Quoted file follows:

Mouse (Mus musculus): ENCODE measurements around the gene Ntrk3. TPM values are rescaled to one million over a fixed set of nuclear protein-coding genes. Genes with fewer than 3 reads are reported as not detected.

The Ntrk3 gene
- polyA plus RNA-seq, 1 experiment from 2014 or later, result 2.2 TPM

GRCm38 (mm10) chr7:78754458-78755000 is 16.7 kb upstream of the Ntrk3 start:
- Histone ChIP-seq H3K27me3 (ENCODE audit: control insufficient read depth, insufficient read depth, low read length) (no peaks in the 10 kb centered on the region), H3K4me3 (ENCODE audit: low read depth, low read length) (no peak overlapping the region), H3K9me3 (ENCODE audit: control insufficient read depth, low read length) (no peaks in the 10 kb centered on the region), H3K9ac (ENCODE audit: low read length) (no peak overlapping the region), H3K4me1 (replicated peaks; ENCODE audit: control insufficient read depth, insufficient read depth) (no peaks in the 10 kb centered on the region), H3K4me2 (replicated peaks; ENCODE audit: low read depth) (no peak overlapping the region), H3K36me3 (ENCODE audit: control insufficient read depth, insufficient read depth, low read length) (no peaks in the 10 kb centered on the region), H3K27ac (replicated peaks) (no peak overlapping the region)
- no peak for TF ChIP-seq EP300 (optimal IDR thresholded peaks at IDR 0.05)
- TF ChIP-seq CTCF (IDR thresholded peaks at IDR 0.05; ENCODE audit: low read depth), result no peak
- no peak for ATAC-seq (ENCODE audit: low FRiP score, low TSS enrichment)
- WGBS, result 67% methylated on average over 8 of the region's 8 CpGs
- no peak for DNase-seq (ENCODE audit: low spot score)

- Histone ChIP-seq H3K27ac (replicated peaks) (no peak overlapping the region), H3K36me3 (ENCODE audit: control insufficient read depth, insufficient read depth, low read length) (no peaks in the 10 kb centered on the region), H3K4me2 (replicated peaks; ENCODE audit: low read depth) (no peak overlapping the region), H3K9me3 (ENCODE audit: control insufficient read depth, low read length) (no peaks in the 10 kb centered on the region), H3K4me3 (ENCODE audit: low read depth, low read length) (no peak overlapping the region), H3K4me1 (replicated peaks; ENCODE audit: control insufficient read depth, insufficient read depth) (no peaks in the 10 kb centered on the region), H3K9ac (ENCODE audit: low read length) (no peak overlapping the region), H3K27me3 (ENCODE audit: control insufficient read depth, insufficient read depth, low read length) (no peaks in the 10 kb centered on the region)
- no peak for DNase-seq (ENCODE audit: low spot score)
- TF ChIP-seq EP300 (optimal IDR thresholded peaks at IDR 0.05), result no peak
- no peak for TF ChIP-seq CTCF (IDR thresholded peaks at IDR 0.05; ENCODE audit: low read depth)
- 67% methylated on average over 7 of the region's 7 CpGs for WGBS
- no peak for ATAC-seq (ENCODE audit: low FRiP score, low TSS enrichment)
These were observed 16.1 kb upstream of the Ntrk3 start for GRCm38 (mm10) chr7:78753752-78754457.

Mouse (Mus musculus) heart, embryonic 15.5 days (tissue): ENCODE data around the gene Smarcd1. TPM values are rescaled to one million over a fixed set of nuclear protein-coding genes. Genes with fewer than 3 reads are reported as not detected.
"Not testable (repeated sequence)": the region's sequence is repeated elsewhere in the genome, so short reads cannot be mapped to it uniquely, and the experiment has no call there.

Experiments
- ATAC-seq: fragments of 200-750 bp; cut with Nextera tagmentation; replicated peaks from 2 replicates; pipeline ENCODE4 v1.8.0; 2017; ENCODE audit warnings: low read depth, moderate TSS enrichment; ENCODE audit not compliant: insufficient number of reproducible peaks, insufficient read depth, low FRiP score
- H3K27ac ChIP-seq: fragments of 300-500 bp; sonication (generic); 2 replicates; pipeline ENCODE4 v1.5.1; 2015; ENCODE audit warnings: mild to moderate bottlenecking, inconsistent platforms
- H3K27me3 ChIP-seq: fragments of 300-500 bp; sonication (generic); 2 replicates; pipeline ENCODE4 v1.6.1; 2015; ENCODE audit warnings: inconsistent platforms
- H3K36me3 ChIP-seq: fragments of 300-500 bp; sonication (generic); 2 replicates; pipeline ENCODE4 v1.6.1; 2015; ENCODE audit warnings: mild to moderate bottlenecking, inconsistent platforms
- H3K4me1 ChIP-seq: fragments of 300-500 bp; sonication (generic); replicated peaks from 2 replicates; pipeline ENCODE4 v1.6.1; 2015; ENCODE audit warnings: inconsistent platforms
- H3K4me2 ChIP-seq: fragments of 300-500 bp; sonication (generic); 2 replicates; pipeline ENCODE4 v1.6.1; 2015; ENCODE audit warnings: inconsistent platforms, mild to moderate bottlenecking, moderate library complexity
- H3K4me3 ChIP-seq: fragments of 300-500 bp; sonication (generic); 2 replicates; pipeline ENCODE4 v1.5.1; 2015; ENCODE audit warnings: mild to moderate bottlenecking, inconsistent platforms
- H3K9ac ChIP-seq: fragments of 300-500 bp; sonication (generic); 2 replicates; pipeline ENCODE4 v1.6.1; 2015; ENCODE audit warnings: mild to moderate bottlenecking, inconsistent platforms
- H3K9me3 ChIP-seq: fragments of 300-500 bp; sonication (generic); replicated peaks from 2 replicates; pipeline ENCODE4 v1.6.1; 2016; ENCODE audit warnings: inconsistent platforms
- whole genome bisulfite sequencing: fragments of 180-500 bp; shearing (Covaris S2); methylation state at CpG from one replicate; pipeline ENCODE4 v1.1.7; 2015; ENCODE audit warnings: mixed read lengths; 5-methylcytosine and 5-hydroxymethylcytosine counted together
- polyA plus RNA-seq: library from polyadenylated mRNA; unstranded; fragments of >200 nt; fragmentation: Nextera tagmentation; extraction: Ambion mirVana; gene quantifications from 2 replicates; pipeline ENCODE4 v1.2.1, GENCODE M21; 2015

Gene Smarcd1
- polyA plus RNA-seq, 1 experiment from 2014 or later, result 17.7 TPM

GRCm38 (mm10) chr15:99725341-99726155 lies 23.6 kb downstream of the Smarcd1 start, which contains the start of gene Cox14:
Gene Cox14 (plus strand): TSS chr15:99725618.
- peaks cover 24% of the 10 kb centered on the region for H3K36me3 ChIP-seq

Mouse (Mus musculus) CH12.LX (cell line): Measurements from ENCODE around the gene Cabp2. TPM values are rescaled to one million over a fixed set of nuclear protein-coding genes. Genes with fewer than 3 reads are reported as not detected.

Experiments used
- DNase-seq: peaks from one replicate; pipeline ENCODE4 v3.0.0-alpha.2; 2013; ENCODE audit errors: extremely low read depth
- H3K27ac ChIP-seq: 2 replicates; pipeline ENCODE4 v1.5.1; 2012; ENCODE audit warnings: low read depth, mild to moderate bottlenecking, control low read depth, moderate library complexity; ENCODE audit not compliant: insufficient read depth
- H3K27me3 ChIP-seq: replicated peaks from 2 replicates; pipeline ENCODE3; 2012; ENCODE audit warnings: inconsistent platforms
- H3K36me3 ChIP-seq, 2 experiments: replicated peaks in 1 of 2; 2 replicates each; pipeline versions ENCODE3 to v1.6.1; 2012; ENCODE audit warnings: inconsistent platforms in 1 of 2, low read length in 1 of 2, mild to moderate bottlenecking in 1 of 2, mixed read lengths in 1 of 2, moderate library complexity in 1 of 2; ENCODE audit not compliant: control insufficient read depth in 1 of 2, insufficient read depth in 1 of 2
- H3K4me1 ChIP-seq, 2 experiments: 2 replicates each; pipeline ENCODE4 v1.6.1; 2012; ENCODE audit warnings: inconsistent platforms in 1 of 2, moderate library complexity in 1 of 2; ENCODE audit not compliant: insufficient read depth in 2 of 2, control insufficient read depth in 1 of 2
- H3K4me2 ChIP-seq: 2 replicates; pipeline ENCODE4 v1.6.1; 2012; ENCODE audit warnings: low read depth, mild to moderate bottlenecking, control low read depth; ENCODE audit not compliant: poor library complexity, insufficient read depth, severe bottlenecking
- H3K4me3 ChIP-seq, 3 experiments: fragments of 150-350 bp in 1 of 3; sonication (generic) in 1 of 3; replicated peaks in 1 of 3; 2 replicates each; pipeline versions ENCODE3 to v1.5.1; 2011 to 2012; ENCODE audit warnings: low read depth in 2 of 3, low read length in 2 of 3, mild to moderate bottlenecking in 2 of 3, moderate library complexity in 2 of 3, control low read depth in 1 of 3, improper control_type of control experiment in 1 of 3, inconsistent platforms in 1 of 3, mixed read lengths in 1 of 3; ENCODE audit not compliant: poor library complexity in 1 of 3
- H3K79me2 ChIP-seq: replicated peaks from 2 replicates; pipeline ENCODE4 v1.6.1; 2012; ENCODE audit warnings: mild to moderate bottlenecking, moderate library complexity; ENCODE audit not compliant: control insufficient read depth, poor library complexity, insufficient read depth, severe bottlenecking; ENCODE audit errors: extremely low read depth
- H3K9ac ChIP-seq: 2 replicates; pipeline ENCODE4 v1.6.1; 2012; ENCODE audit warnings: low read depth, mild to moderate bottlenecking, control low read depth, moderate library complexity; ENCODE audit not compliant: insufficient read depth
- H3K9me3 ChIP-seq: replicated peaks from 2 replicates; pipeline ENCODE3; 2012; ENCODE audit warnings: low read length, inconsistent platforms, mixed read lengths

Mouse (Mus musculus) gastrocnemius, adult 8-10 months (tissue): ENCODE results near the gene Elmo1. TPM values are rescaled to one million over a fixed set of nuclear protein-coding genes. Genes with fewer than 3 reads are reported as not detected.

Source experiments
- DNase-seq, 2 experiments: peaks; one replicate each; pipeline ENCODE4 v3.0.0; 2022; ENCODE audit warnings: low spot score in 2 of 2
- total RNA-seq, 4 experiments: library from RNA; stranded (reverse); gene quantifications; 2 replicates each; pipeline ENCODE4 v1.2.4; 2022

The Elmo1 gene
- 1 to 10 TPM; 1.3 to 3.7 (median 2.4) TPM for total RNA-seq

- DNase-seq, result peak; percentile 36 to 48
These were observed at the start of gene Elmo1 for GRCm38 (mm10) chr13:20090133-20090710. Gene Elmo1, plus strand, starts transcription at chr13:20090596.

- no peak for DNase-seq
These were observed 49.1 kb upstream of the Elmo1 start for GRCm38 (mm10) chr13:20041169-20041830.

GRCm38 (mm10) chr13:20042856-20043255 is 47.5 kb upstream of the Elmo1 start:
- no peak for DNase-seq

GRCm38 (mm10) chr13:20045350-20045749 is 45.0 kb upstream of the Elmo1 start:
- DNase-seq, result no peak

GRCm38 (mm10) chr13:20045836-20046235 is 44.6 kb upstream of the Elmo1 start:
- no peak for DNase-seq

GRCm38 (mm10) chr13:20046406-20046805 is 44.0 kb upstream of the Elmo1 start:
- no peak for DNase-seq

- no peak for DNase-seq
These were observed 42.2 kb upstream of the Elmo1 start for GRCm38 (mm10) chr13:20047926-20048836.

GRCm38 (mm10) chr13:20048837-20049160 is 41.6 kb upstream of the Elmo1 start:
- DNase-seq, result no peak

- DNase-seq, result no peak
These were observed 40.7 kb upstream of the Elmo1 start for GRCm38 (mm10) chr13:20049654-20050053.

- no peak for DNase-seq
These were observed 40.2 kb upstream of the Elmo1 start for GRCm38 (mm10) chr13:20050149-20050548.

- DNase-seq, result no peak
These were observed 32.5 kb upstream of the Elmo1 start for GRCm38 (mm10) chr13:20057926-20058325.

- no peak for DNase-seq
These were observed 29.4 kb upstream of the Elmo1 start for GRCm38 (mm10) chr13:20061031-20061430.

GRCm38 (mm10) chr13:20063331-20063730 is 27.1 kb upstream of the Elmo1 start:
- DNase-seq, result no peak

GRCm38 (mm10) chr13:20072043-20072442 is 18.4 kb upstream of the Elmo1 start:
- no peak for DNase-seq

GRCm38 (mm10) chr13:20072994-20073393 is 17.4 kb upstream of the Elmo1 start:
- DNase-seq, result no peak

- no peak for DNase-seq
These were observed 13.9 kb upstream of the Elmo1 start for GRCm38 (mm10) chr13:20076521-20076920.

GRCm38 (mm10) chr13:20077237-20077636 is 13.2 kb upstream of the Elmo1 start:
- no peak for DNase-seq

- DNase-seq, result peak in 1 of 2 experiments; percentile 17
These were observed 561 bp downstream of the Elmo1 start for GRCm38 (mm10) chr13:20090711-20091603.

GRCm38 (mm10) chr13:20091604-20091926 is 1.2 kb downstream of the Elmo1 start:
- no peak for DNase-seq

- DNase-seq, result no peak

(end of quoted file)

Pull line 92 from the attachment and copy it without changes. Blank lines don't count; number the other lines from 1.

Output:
- no peak for DNase-seq